- Victoria’s Charter of Human Rights and Responsibilities Act 2006 that all Victorian government organisations (inclusive of all Councils) must act in a way that protects human rights. This includes the right to privacy.
How you can complain breaches of Privacy Laws
When you have detected a breach, lodge an official complaint to your Council with violation specifics of which laws’ sections . When you get an unsatisfactory response from your Council, lodge a complaint to the
If you need help contact your local ratepayers group or MRI to assist.
The Age reported (10 July 2013):
“Privacy advocates have slammed Wyndham council for spying on residents’ mobile phone data and email records almost 50 times in the past three years, ”not to hunt down terrorists but to catch litterbugs and owners of unregistered pets ………………….”
Adam Cooper from The Age reported (18 Oct 2012):
SMEAR campaigns are running across Melbourne ahead of this month’s council elections, with the United States blamed for influencing negative tactics.
Social media, letterbox drops, accusations of party affiliation and claims of dummy candidates being run are among the tactics candidates are using to cast doubts over opponents before voters in 78 councils make their decisions next week.
Recent examples of grubby campaigning include:
- Dirt sheets being put in letterboxes in the City of Kingston, claiming three incumbent councillors are the subject of a bullying investigation. One sheet also claims David Eden, a Year 12 student running in Kingston’s south ward, has links to the three councillors and Labor. Mr Eden said he had lodged a complaint with the Victorian Electoral Commission and with police over threatening messages he had received.
- Candidates in the City of Casey, including four incumbent councillors, allege a raft of dummy opponents are running against them to help their opponents create the preferred mix of councillors. Casey has 85 candidates – the most of any council in the state – running across six wards. Stooge candidates are suspected in other councils across Melbourne.
- A candidate in the City of Knox claims his Facebook page was hacked to portray him as a racist. Dean Cottier said his Facebook profile was changed to show he ‘liked’ the Aussie Pride page, which calls on migrants who don’t like Australia to “get on the next plane home”. Mr Cottier has also complained to the VEC. One of his opponents claims he had a hotmail account hacked.
Municipal Association of Victoria chief executive Rob Spence said those examples were “entirely inappropriate” and feared negative tactics that were common in the US had made their way into grassroots Victorian campaigns.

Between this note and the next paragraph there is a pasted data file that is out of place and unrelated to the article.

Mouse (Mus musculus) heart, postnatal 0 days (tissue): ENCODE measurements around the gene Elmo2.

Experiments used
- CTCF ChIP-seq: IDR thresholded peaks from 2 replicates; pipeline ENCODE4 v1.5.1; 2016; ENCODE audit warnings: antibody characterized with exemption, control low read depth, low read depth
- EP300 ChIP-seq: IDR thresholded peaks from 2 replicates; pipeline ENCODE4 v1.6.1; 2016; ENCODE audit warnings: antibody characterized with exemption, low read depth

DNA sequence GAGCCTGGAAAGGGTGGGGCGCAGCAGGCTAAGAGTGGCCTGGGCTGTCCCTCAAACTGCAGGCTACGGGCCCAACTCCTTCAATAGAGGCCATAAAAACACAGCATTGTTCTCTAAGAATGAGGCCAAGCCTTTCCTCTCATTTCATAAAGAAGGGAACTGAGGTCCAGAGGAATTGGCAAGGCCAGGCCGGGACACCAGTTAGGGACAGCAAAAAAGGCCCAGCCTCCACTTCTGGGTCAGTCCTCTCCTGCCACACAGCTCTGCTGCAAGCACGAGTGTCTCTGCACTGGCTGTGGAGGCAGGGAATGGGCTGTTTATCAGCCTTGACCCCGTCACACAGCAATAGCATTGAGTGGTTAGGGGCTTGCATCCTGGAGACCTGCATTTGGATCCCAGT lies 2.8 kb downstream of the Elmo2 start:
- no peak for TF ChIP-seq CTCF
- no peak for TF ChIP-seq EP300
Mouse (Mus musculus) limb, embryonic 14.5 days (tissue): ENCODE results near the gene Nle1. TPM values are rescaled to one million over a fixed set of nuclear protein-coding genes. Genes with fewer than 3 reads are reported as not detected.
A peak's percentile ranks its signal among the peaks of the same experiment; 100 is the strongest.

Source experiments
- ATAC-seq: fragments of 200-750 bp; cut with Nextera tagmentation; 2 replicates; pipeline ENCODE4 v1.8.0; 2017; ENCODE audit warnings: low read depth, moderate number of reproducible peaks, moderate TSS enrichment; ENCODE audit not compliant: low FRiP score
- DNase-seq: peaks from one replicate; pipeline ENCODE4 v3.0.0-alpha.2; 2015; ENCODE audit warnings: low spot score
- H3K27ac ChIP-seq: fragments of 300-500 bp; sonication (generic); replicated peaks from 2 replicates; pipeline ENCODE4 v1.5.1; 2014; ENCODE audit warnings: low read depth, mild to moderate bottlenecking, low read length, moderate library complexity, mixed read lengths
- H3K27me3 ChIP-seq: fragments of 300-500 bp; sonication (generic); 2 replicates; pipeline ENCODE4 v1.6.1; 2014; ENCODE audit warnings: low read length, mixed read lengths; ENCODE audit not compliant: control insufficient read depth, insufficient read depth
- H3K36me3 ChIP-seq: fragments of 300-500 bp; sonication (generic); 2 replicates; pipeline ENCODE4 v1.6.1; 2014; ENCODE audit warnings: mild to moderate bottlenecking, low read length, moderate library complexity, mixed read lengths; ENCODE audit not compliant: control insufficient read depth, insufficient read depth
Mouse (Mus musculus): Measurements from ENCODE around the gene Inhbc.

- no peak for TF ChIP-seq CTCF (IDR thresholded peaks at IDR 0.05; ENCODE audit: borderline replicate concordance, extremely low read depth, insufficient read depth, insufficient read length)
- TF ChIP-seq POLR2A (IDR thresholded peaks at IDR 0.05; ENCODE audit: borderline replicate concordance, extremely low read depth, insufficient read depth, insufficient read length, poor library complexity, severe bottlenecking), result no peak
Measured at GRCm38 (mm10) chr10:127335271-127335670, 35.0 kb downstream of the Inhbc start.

“There is some carry-over from what we see globally, particularly out of the US, into the Australian environment. Politics, to me, seems to have become a bit more negative than in the past,” he said.
“But I think the community is discriminating enough to look for what people are saying on what they’ll achieve, not what they say negatively about someone else.”
Monash University politics lecturer Nick Economou said while there was “great enthusiasm” for blaming the American politics for lowering standards, smear campaigns were just part of the game.
“They’re awful to each other from the very top right down to the bottom,” Dr Economou said.
“In a system devoid of party-politics, it’s just about the individual and this is the inevitable consequence.”
Candidates in council elections are not obliged to say if they belong to political parties and the major parties do not publicly back campaigns, although the Greens do.
The distribution of false or misleading material was a leading source of grievance in the 223 complaints made to the VEC after the 2008 council elections.
VEC spokeswoman Sue Lang said yesterday the commission either investigated complaints or referred them to Local Government Victoria’s investigations and compliance inspectorate. The VEC would compile the complaints in a report, which would be made public after the October 26-27 polls.
The VEC took pre-emptive action this year in response to long-standing claims ballot forms were stolen out of letterboxes, by sending security guards to oversee the distribution of forms in high-rise apartments in Kensington, North Melbourne and Flemington, all within the City of Melbourne. It has also encouraged people who witnessed ballot-form theft to contact the commission or police.
Mr Spence was hopeful negative campaigning would not deter young people and women – two groups under-represented on councils – running for election. An MAV census of elected councillors in 2009 found just 6 per cent were aged 35 or under, while 33 per cent were women. The snapshot of the average Victorian councillor in 2009 was a married man in his mid-40s, who was self-employed in a management position.